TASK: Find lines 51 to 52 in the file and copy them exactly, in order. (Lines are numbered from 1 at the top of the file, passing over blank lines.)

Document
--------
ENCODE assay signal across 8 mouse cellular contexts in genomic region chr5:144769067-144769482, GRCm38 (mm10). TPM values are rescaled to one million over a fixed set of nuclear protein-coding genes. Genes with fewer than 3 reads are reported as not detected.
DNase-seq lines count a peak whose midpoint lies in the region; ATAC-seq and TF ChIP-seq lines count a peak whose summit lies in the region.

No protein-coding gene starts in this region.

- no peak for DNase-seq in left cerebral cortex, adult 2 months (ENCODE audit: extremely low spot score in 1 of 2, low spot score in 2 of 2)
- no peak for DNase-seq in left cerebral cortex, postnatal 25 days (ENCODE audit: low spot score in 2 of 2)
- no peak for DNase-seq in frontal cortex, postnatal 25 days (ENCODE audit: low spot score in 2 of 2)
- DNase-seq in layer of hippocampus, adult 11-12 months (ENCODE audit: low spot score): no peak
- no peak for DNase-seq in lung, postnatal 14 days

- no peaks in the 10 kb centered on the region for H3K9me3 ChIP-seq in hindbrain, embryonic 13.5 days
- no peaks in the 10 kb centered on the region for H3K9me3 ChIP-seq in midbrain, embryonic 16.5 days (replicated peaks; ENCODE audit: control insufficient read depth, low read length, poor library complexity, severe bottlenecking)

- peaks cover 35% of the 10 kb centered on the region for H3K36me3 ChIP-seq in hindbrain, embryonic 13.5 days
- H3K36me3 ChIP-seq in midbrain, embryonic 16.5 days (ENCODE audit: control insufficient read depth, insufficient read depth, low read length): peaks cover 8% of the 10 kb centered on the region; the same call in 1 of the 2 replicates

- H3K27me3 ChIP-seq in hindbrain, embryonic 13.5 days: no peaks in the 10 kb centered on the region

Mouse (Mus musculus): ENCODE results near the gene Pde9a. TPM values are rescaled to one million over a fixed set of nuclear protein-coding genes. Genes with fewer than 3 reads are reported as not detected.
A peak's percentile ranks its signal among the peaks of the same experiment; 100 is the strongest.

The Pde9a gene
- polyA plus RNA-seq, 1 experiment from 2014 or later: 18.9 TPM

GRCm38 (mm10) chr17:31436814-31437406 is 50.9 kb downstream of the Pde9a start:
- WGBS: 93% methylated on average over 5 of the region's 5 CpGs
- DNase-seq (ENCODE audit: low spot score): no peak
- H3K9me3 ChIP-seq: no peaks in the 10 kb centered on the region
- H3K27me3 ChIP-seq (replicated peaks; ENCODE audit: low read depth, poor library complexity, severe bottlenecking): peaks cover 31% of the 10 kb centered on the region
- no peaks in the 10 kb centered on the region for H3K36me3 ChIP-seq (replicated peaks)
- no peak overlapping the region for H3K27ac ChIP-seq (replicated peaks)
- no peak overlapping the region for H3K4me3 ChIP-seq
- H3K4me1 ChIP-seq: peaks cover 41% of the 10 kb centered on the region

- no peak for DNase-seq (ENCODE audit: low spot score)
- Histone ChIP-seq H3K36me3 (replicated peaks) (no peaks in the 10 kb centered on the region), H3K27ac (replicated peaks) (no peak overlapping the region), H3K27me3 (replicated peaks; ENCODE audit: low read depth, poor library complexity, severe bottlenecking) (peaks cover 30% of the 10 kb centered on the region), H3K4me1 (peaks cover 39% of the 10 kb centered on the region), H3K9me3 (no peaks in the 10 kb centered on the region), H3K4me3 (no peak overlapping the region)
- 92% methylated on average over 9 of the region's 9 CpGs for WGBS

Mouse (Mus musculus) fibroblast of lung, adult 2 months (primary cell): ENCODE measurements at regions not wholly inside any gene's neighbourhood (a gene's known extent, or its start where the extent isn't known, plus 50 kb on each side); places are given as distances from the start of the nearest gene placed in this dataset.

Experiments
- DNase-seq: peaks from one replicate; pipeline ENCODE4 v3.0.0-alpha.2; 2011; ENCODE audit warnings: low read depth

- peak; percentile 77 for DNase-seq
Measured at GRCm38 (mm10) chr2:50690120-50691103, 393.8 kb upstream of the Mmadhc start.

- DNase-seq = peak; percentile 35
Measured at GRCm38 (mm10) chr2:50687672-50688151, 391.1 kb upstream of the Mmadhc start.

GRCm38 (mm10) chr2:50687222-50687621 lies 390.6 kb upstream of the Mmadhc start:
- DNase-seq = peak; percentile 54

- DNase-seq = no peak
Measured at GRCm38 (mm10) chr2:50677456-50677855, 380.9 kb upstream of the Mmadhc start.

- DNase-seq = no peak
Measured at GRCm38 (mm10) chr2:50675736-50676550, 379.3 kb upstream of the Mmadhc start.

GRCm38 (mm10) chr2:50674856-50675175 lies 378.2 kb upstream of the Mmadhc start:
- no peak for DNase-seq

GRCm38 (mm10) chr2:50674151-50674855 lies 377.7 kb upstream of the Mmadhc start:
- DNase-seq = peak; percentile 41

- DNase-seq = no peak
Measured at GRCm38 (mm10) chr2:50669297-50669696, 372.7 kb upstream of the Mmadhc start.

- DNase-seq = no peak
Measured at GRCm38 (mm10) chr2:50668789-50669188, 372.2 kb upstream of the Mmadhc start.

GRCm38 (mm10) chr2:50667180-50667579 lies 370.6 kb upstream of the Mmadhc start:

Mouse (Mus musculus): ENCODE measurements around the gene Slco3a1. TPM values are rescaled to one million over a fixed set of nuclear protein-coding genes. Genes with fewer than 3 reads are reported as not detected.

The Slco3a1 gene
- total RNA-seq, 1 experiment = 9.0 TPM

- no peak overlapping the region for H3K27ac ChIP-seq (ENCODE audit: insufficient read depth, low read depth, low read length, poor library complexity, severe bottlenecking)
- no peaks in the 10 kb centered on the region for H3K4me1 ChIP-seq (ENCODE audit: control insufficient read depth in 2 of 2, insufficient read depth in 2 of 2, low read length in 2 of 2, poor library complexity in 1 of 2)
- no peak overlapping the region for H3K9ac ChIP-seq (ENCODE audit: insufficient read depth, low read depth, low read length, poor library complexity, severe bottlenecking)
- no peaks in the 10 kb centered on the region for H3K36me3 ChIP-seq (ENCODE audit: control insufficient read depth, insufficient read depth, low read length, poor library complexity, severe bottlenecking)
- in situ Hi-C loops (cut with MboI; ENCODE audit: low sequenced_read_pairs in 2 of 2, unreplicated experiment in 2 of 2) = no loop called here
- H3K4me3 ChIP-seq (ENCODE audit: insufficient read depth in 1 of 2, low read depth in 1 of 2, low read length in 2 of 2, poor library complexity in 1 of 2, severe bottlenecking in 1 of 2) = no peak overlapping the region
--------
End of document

GRCm38 (mm10) chr2:50667180-50667579 lies 370.6 kb upstream of the Mmadhc start:

Mouse (Mus musculus): ENCODE measurements around the gene Slco3a1. TPM values are rescaled to one million over a fixed set of nuclear protein-coding genes. Genes with fewer than 3 reads are reported as not detected.